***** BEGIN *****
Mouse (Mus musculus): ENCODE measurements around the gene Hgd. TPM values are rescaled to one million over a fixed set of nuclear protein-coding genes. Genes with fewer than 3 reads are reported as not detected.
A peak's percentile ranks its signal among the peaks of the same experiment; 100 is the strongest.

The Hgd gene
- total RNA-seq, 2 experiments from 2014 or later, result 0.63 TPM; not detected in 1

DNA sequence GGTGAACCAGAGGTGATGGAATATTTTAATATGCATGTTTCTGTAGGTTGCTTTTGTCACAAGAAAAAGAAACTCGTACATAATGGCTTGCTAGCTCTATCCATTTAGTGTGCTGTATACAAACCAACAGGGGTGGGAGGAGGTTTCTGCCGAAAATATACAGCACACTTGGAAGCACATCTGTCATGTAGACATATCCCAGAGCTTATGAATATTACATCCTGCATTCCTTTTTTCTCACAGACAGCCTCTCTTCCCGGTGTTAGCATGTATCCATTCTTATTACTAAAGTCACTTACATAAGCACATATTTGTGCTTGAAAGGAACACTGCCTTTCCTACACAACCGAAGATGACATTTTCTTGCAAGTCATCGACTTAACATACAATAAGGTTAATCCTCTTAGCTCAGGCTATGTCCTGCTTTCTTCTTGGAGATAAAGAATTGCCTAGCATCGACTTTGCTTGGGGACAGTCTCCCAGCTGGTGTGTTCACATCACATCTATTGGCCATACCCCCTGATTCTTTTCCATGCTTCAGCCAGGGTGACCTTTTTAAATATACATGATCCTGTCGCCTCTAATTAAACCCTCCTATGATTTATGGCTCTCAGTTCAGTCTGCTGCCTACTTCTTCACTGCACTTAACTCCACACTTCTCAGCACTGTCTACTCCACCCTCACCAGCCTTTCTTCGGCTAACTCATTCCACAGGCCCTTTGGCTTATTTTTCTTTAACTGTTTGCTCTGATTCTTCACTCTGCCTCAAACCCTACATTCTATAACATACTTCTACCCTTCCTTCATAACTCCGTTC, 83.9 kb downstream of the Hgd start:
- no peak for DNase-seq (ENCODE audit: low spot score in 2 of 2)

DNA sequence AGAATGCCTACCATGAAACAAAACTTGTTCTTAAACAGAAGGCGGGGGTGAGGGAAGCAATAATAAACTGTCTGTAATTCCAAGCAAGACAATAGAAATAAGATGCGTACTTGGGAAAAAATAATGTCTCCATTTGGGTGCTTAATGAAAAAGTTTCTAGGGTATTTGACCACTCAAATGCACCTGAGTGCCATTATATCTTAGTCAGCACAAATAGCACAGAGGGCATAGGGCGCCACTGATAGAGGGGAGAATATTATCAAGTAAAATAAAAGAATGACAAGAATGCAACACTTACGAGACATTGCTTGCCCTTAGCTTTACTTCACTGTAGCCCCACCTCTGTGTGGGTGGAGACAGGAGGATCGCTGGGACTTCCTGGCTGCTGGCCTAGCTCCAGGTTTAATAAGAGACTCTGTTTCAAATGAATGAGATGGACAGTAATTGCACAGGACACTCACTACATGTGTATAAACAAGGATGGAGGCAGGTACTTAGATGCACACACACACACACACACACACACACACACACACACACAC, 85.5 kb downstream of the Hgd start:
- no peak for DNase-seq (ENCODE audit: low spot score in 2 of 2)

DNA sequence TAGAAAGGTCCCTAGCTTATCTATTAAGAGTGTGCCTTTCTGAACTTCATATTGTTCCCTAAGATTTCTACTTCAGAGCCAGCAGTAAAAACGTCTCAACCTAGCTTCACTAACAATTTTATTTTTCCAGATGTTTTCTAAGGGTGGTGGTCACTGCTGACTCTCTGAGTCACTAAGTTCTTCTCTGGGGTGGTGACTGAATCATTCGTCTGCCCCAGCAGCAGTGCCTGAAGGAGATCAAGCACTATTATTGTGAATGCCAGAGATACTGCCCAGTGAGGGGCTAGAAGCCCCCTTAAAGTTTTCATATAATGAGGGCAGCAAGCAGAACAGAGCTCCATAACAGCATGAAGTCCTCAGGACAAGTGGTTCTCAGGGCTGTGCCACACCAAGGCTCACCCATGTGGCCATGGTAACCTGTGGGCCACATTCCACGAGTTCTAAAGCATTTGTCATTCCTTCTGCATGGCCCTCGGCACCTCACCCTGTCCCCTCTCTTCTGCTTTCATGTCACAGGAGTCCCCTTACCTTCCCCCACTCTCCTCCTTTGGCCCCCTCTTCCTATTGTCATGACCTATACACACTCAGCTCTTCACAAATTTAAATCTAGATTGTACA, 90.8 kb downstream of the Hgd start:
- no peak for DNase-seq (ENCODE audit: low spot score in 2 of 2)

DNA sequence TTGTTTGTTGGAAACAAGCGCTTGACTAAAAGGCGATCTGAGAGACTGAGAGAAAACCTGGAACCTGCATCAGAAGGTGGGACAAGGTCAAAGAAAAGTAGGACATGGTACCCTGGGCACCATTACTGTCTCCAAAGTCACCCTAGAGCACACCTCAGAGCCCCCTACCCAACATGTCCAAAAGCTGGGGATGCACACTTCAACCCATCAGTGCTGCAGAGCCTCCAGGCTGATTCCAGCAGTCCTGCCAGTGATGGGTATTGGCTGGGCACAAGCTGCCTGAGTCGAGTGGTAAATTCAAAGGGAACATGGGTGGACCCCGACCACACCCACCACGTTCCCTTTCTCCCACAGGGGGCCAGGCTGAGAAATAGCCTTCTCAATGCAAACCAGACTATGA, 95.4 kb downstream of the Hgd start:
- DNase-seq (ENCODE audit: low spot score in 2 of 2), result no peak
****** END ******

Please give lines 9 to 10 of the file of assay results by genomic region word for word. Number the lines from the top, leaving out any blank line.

DNA sequence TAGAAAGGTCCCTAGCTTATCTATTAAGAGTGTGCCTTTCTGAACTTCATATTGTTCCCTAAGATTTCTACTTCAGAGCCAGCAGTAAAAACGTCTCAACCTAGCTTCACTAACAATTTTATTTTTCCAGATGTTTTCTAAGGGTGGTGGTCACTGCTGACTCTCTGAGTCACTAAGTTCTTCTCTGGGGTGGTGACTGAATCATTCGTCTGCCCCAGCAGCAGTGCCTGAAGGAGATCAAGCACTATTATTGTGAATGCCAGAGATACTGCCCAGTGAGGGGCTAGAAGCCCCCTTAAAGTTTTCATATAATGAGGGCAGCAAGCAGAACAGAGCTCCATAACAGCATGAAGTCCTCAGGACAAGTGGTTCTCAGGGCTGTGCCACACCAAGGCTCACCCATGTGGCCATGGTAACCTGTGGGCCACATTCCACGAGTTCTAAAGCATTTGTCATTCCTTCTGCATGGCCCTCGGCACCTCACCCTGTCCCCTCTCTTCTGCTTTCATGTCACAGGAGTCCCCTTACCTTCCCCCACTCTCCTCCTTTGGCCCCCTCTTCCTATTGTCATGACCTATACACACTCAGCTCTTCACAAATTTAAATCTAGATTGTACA, 90.8 kb downstream of the Hgd start:
- no peak for DNase-seq (ENCODE audit: low spot score in 2 of 2)